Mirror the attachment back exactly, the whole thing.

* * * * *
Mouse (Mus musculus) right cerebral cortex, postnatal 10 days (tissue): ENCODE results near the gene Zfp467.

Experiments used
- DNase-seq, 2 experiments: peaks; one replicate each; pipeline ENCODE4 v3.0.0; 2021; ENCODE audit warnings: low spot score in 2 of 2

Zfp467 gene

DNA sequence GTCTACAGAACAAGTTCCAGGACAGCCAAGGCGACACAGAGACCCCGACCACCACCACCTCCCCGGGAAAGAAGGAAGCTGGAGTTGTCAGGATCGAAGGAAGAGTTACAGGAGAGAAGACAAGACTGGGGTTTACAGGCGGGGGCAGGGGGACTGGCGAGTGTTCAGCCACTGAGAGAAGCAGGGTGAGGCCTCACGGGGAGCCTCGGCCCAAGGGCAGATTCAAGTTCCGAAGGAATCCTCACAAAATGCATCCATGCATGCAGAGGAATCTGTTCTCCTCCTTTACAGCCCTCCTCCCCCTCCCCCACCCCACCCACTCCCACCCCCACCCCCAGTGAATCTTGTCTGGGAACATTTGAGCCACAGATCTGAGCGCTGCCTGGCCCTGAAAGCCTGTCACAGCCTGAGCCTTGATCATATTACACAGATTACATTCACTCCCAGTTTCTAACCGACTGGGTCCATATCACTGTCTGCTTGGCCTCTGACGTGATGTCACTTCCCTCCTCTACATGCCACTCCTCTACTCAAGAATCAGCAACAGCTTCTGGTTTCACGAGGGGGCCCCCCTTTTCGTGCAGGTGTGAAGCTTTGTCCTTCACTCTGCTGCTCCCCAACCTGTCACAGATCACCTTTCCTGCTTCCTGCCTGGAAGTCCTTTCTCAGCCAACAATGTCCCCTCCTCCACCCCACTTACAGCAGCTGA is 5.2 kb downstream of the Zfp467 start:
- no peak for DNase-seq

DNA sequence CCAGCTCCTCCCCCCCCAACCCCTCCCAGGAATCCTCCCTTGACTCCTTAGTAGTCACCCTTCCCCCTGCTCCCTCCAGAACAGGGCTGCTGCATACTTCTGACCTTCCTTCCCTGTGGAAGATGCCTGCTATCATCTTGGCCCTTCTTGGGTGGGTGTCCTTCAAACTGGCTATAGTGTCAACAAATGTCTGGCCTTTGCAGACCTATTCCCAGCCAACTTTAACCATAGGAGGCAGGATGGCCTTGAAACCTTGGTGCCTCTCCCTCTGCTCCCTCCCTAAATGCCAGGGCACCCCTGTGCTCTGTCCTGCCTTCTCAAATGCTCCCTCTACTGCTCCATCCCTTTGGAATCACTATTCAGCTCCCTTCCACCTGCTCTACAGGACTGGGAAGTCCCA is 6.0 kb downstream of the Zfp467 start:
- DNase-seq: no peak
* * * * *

Mouse (Mus musculus) right cerebral cortex, postnatal 10 days (tissue): ENCODE results near the gene Zfp467.

Experiments used
- DNase-seq, 2 experiments: peaks; one replicate each; pipeline ENCODE4 v3.0.0; 2021; ENCODE audit warnings: low spot score in 2 of 2

Zfp467 gene

DNA sequence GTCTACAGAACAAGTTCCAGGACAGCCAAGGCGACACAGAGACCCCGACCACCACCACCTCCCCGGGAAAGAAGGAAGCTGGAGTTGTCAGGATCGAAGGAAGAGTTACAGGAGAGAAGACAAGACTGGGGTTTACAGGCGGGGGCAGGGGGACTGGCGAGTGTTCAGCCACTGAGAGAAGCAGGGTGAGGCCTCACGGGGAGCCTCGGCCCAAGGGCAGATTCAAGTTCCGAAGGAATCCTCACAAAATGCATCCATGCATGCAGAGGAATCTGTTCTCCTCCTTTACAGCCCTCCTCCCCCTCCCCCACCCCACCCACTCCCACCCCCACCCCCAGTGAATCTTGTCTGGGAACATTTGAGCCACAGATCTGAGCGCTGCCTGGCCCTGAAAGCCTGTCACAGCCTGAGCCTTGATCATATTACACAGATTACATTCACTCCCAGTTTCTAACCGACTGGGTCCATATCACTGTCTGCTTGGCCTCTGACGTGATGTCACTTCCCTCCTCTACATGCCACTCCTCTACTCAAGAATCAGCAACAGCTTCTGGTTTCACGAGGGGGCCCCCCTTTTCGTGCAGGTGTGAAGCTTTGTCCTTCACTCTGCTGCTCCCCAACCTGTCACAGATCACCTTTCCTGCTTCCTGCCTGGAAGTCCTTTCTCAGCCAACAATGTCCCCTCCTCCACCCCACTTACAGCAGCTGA is 5.2 kb downstream of the Zfp467 start:
- no peak for DNase-seq

DNA sequence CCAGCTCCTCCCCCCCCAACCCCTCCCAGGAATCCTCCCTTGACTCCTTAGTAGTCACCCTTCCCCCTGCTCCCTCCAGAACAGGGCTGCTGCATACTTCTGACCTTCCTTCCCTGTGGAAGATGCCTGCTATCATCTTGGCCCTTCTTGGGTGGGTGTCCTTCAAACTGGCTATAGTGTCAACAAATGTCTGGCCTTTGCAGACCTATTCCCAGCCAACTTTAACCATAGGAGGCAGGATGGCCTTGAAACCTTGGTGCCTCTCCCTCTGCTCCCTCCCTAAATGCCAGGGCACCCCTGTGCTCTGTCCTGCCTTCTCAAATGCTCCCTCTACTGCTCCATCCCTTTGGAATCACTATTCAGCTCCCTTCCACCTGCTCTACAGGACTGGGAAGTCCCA is 6.0 kb downstream of the Zfp467 start:
- DNase-seq: no peak